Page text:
It's been a busy few months for instructor training: along with a two-day class at the University of Manchester, we also wrapped up a pilot of a new kind of multi-week course and a two-day version of the same material. We have also been training four new trainers, and have put the first complete draft of the training materials online. Here's some of what we think we've learned so far.
The multi-week online class met every week instead of every second week (as it had in the past). 54 people started with us in October, and 45 stayed with us until the end, which is the highest completion rate we've ever had for an online class this size. We used Piazza to manage homework and discussion; it's a nice tool, but wasn't noticeably better for our purposes than the shared WordPress blog we used to use. (Both are much easier to manage than the GitHub-based blog we used in the winter, though.) We used BlueJeans for the hour-long meetings, which worked as well as web conferencing ever does.
For the two-day version of the pilot we had people apply in groups. One reason was so that each site would have enough learners to do the video recorded teaching exercise that has become such an important part of the in-person course. Another was so that there'd be critical mass to run workshops after the training: participants have said in the past that this is one of the big challenges. Nine groups took part in total:
Each team used one Google Hangout; there were a few glitches, but it was mostly reliable. (A DDoS attack on UK academic networks during the training didn't help matters, but Team 2 managed nonetheless.)
Around the same time (23-24 November) we also run a face-to-face instructor training at the University of Manchester. This session was supported by ELIXIR UK and the places for trainees were offered to members of the ELIXIR project, which meant that we had a very international group present. This did not make a significant difference to the training itself, but it was great for instructors in training to meet their counterparts from other countries and organisations.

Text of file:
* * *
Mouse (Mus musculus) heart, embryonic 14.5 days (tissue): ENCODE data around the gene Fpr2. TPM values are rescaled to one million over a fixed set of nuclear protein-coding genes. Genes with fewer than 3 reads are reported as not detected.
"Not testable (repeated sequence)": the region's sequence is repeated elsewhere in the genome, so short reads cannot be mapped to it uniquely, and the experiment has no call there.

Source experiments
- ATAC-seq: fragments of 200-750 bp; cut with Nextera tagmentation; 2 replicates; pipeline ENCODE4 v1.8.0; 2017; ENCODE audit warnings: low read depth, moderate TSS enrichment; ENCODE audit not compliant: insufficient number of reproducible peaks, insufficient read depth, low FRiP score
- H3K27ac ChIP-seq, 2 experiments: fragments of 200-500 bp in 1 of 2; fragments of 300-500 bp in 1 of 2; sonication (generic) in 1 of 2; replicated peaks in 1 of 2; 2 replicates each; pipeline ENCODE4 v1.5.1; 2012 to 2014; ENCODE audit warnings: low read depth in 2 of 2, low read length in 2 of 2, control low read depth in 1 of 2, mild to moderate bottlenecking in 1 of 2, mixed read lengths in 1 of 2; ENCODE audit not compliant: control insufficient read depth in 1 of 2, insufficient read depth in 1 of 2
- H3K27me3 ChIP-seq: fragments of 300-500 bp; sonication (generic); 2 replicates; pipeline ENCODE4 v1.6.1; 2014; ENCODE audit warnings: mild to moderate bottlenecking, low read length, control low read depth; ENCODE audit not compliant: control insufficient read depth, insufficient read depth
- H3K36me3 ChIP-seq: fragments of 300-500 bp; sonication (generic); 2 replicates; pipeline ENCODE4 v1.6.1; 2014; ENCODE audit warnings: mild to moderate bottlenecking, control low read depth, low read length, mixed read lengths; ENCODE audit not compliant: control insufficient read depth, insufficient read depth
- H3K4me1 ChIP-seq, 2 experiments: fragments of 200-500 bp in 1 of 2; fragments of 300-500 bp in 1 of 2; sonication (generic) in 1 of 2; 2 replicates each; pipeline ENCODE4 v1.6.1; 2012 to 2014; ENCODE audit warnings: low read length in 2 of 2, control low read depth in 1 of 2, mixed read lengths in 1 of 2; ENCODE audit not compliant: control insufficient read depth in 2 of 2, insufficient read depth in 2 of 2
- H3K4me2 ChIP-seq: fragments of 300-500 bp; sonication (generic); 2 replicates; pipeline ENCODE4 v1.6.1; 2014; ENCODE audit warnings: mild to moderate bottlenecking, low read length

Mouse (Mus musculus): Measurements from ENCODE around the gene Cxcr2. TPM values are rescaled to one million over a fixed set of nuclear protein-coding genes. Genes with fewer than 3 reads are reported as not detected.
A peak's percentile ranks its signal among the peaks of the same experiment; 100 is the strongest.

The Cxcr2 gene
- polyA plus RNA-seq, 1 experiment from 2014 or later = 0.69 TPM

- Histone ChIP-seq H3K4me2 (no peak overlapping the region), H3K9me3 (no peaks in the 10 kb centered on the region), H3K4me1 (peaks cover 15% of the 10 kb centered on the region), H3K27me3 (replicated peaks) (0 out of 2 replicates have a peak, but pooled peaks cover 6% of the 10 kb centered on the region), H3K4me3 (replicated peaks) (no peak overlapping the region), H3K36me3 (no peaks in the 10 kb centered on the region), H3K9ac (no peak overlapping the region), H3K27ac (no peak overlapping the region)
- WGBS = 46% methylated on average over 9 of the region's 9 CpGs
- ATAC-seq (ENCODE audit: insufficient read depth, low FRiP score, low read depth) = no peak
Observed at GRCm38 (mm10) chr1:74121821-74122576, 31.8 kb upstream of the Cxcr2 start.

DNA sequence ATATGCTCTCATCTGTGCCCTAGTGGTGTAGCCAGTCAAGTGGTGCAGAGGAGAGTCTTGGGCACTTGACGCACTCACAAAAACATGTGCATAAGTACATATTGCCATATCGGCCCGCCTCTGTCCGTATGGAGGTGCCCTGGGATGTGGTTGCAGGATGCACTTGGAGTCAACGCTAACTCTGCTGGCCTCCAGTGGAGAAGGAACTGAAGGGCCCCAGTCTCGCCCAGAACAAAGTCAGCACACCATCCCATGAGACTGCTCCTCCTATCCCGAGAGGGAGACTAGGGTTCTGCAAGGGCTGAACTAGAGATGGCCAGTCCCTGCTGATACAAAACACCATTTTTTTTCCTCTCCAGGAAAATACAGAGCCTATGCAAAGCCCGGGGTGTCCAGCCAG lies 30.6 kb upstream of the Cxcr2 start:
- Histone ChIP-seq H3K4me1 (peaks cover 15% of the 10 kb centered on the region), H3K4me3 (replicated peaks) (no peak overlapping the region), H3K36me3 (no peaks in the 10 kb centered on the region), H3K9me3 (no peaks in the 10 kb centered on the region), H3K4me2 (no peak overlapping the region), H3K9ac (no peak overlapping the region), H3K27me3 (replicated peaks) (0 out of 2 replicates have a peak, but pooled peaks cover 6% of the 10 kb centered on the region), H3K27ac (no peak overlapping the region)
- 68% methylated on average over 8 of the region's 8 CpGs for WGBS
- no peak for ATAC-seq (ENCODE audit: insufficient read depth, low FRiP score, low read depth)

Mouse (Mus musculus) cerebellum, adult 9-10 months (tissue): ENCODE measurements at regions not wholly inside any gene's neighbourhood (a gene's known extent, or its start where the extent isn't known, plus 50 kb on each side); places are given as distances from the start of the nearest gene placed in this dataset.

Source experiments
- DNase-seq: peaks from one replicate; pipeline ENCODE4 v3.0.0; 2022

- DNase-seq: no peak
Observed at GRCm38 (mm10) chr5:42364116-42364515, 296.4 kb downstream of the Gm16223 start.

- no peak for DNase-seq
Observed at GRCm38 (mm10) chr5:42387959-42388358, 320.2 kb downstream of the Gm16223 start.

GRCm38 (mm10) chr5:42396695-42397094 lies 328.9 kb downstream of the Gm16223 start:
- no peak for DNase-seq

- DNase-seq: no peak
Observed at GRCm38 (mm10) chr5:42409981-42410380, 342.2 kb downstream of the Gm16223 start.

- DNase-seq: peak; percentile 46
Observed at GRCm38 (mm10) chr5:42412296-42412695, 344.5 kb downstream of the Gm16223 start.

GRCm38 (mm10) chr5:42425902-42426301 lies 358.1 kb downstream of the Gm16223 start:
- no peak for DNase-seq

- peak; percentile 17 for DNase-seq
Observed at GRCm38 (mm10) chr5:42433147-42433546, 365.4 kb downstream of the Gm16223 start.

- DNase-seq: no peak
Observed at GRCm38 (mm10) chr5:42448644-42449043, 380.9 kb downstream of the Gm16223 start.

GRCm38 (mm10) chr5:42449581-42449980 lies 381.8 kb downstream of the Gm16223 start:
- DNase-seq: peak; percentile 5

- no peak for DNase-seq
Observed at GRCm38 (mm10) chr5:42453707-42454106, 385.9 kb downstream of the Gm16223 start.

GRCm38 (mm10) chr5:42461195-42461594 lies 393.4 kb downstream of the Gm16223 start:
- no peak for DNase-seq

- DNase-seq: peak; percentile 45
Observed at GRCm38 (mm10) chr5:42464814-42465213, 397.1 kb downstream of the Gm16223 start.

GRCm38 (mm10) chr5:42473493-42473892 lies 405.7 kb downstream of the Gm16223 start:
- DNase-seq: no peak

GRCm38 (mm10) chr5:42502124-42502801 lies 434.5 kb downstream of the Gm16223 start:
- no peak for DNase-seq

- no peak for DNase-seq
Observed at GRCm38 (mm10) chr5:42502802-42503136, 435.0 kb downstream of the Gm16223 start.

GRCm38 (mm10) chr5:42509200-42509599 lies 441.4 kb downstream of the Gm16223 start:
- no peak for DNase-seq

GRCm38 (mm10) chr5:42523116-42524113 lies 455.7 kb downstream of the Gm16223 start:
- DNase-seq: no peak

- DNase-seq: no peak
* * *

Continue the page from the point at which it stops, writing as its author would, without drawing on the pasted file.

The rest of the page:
Having the whole group in one physical location means that there is a lot of discussion and interaction, but the trainer still has to facilitate that, especially at the beginning. It also means that for the practical exercises the trainers can ensure that people swap the partners and groups which increases interaction and knowledge exchange.
Overall, we think that the two-day versions worked as well as the multi-week version, and were less effort for both instructors and learners. A few of the learners in the two-day version may have been less enthusiastic than usual (we think they may have been roped in by friends to get numbers up for applications), but on the other hand, all but a couple of the people who started the two-day version finished it. There wasn't much inter-group discussion—sessions tended to be hub-and-spoke with the trainer as the hub—but there seemed to be plenty of conversation within each group. The biggest drawback of the two-day version was that instructors couldn't give the same quality of feedback on exercises as in either the live version or the multi-week version: there wasn't as much time to do so as in the latter, and there wasn't the hands-on aspect of the former (particularly for the live coding exercise). On the other hand, the online live course made a lot more use of the Etherpad, which meant there were good collaboratively-produced notes at the end.
We won't be able to compare the two pilots fully until participants have finished qualifying and started teaching, but until then, we'd be grateful for feedback from people who took part.
This post originally appeared in the Software Carpentry blog.